To be a Dominican is to be a preacher.  As preachers, we share the Good News that has been entrusted to us.  Every day, we preach the word of God in hundreds of different ways through our work in the communities and with one another.

We also share the Word of God on our website through the Sacred Space. This is a collection of reflections, written by a Dominican Sister.  These works proclaim the Word of God and impart a message of hope and peace to those who need to take out of their busy daily lives to reflect and consider.

Third Sunday in Ordinary – Sunday of the Word of God (26 Jan ’20)

By a recent promulgation, called “Aperuit Illis” (“He opened to them [the Scriptures]”), Pope Francis has designated the third Sunday of the Year as Sunday of the Word of God. In it he tells us that:             Devoting a specific Sunday of the liturgical year to the word of God can enable the Church to experience anew how the risen Lord opens up for us the treasury of his word and enables us to proclaim its unfathomable riches before the world. Here, we are reminded of the teaching of Saint Ephrem: “Who is able to understand, Lord, all the richness of even one of your words? There is more that eludes us than what we can understand. We are like the thirsty drinking from a fountain. Your word has as many aspects as the perspectives of those who study it. The Lord has coloured his word with diverse beauties, so that those who study it can contemplate what stirs them. He has hidden in his word all treasures, so that each of us may find a richness in what he or she contemplates.” He reminds us that:             When sacred Scripture is read in the light of the same Spirit by whom it was written, it remains ever new. The Old Testament is never old once it is part of the New, since all has been transformed thanks to the one Spirit who inspired it. The sacred text as a whole serves a prophetic function regarding not the future but the present of whoever is nourished by this word. Jesus himself clearly stated this at the beginning of his ministry: “Today this Scripture has been fulfilled in your hearing” (Lk 4:21). Those who draw daily nourishment from God’s word become, like Jesus, a contemporary of all those whom they encounter: they are not tempted to fall into sterile nostalgia for the past, or to dream of ethereal utopias yet to come. Today’s Gospel (Mt 4:12-23), takes up the first reading from Isaiah ((Isa 8:23-93) in which the prophet says that a “people that walked in darkness has seen a great light; on those who live in a land of deep shadow a light has shone.”  Matthew, looking back on the life of Jesus and recalling the prophecy of Isaiah, suggests that Jesus, in his coming, burst on the Galilee of his time like a meteor. But Jesus, plodding along the roads of Galilee, lived out that coming day by day, as we are called to do. We are to become, as the Pope puts it, “like Jesus, a contemporary of all those whom we encounter… not tempted to fall into sterile nostalgia for the past, or to dream of ethereal utopias yet to come.” It is in the here and now that we must live the reality of the Kingdom which is “close at hand.” Matthew goes on to show how the early disciples were drawn by the Spirit into the ambiance of Jesus, leaving all to become his followers and to learn how to bring his light to the people of their own time. It wasn’t all plain sailing, as Paul in the 2nd reading reminds us: disunity could break out among disciples very easily, especially when, as in the case of the Corinthians to whom Paul was writing, they were puffed up with their own insights as to how the faith should be lived out. Paul brings them back solidly to the light which Christ had brought them, a light which shone on them from the Cross of Christ. So Sunday by Sunday, and in particular this Sunday of the Word of God, we are challenged to live anew by the light of the Gospel. As the Pope says:             The sweetness of God’s word leads us to share it with all those whom we encounter in this life and to proclaim the sure hope that it contains (cf. 1 Pet 3:15-16). Its bitterness, in turn, often comes from our realization of how difficult it is to live that word consistently, or our personal experience of seeing it rejected as meaningless for life. We should never take God’s word for granted, but instead let ourselves be nourished by it, in order to acknowledge and live fully our relationship with him and with our brothers and sisters. (To read the full text of “Aperuit Illis” see: https://www.vaticannews.va/en/pope/news/2019-09/pope-motu-proprio-sunday-word-of-god.html and for resources on it from Maynooth see: https://maynoothcollege.ie/news-events/2019/resources-for-sunday-of-the-word-of-god) Céline Mangan, O.P.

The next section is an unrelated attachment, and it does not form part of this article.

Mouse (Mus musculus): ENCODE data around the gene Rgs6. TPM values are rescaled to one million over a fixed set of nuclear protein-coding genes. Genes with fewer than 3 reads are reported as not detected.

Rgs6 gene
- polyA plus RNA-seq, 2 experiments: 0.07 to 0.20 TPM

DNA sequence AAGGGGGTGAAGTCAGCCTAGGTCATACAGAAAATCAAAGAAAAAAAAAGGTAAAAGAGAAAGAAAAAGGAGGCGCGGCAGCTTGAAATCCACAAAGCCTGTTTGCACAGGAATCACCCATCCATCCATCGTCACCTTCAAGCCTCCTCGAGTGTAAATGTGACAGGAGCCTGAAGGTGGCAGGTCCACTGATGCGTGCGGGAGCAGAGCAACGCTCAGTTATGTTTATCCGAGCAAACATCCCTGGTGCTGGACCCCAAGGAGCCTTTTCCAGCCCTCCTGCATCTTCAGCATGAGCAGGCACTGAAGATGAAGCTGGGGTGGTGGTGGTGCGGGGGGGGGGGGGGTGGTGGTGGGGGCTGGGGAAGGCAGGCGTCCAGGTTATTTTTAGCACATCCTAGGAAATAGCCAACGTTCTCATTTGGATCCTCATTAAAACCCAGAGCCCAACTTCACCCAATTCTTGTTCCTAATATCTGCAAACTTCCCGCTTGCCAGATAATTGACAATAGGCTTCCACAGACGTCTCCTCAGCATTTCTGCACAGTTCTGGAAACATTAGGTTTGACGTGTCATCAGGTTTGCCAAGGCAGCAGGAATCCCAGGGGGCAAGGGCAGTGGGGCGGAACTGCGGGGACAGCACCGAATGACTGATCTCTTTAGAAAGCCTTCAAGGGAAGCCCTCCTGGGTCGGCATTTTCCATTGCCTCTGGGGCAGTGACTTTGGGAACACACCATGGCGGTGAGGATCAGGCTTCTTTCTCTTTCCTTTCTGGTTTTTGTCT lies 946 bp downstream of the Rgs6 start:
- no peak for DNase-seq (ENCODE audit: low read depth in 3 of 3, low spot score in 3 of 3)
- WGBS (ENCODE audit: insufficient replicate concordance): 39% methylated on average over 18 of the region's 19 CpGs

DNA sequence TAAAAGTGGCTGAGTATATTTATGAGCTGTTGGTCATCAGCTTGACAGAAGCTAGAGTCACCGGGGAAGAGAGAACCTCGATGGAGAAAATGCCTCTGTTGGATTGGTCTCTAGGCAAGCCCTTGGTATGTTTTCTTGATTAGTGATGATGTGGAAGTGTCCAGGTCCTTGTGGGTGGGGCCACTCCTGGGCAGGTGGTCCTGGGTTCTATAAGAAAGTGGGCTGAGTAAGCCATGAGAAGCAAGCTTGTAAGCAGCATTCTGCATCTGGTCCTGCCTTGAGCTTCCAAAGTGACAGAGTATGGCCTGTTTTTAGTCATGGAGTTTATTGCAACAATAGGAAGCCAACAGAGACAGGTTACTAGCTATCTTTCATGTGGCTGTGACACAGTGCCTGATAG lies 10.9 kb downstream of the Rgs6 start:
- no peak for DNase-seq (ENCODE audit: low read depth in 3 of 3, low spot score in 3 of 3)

Second Sunday in Ordinary Time (19 Jan ’20)